The Selector: October 30-Nov. 5, 2013

Pub date October 29, 2013


The Nightmare Before Christmas

“Boys and girls of every age, wouldn’t you like to see something strange?” If so, (and especially if you recognize these lyrics), then come with us and you will see Tim Burton’s The Nightmare Before Christmas (1993) at SoMa StrEat Food Park, where this week’s StrEat Flicks features everyone’s favorite stop-motion musical fantasy. Trick or treat, grown-up style, between the food trucks with a cup of beer or sangria. Next, grab a bag of popcorn and plop down under the heat lamps and get ready to sing along, because “this is Halloween.”(Kaylen Baker).

7pm, free

SoMa StrEat Food Park

428 11th St, SF


Psycho with the San Francisco Symphony

Alfred Hitchcock is still rightfully considered the master of suspense in film, and he often used music to help achieve his desired results, frequently with composer Bernard Herrmann. Fans are in for a special treat this Halloween season as the San Francisco Symphony will perform the scores to several movies live while the films are projected on a large screen behind the musicians — from the shrieking strings of Psycho (Wed/30, 8pm) and the sweeping score of Vertigo (Fri/1, 8pm), to an organ accompaniment for the silent classic The Lodger (Thu/31, 7:30pm) and a “Greatest Hits” medley (Sat/2, 8pm) featuring guest host actress Eva Marie Saint, who starred in North by Northwest (1959).

(Sean McCourt)

Through Sat/2, $20–$156

Davies Symphony Hall

201 Van Ness, SF

(415) 864-6000



Halloween ComicFest

Fill your little jack-o’-lantern buckets with candy and free comics at Mission: Comics & Art, which will be participating in this year’s Halloween ComicFest. But free goodies are just the tip of the iceberg. The comic shop will also be hosting Ben Catmull for a signing of his new, eerie book Ghosts and Ruins. In this coffee table art book from Fantagraphics, Catmull has illustrated an array of haunted houses and written stories about the origins of each of their hauntings. Don’t say Shelley’s name 13 times while looking into the pond by the house where she was drowned, or you may suffer the same fate in your sleep. Don’t miss this chance to pick the author’s brain about Shelley’s story and more! (Kirstie Haruta)

5pm, free

Mission: Comics & Art

3520 20th St, Suite B SF

(415) 695-1545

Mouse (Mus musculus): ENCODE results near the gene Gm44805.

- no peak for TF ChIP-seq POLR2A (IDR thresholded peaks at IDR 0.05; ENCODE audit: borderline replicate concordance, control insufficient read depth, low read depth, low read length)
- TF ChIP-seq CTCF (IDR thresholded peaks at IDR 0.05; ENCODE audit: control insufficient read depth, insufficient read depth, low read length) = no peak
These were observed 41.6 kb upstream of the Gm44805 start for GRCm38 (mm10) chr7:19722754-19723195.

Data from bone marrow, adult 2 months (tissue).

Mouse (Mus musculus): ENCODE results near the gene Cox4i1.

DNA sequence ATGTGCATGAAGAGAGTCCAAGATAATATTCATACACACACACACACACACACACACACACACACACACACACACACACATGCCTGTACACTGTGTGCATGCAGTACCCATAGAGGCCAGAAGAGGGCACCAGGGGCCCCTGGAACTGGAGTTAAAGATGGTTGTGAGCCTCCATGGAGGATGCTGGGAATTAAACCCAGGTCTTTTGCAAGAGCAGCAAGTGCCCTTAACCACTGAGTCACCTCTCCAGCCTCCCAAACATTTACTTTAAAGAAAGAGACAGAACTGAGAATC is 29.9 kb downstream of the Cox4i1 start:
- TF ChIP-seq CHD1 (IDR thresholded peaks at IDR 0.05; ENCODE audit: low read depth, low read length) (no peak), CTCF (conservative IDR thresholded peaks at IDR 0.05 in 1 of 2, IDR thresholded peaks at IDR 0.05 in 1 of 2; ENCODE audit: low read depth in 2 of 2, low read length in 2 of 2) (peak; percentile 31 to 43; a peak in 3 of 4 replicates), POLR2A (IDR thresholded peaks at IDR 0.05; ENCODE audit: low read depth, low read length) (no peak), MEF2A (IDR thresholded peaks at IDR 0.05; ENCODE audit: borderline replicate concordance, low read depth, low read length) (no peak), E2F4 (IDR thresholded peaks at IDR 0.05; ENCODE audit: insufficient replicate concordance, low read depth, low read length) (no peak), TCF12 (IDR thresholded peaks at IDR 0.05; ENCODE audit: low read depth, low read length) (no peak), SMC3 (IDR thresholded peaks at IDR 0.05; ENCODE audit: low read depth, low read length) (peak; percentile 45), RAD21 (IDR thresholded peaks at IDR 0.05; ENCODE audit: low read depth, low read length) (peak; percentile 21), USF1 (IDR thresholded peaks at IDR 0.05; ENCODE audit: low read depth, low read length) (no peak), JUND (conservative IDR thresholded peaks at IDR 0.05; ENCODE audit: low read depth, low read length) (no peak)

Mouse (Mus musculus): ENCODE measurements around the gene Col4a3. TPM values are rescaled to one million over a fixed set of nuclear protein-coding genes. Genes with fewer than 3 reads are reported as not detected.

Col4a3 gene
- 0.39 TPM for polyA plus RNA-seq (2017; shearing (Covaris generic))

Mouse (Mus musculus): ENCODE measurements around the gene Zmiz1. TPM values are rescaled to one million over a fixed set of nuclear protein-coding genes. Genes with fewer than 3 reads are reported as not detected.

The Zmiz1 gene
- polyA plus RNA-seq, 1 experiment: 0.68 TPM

The Flaming Lips’ Halloween Blood Bath

Oklahoma City psych rockers the Flaming Lips’ mold-breaking performances are as varied as the band’s back catalog. Motorcycle exhaust filled punk orgies, dazzling Christmas light powered spectacles, car stereo orchestras, and for at least the last decade, the technicolor, eyeball melting, heart swelling celebrations of pure weirdo pop, accented by confetti cannons and costumed menagerie. Now it’s switching up again, retiring elements that came close to being trademarks. (No space bubble, kids. Go see Diplo, who ripped it off, as he does every gimmick.) With their latest, The Terror, the Lips seem to be on their own private dark side of the moon, and the current tour promises to be a different kind of spectacle. (Ryan Prendiville)

With Tame Impala, White Denim

7pm, $47.50

Bill Graham Civic Auditorium

99 Grove, SF



The Shondes

If you love to dance, can whip up a mean zombie costume, and have a feminist fire in your heart, Café du Nord is the place to be this Halloween. Touring on their powerful fourth release, The Garden, Brooklyn-based the Shondes make a San Francisco stop just in time for some spooky, queer-friendly festivities, bringing their bright klezmer-pop-rock and hopeful, anthemic lyrics — chants that will likely be bouncing around in your head for the rest of the weekend. The Shondes are joined by Bay Area rockers Naïve Americans and the Galloping Sea for a dance-worthy show and a ’90s zombie-themed costume contest. That interpretation is up to you, just make it good and scary, because there will be judges and prizes. (Haruta)

8:30pm, $7

Café du Nord

2170 Market, SF

(415) 861-5016




American Indian Film Festival

Now in its 38th year, the American Indian Film Festival continues its tradition of spotlighting films by and about Native Americans, with an emphasis on unique and independent works. Opening night unspools Chasing Shakespeare, a magical-realism family drama starring Danny Glover and two of the most prolific First Nation acting legends: Tantoo Cardinal and Graham Greene (both of whom also appear in closing-night film Maina). The rest of the fest brings a screening of Star Wars (1977) with Navajo subtitles; The Lesser Blessed, with SF-born Benjamin Bratt; and, at the SFJazz Center, the star-studded American Indian Motion Picture Awards Show. (Cheryl Eddy)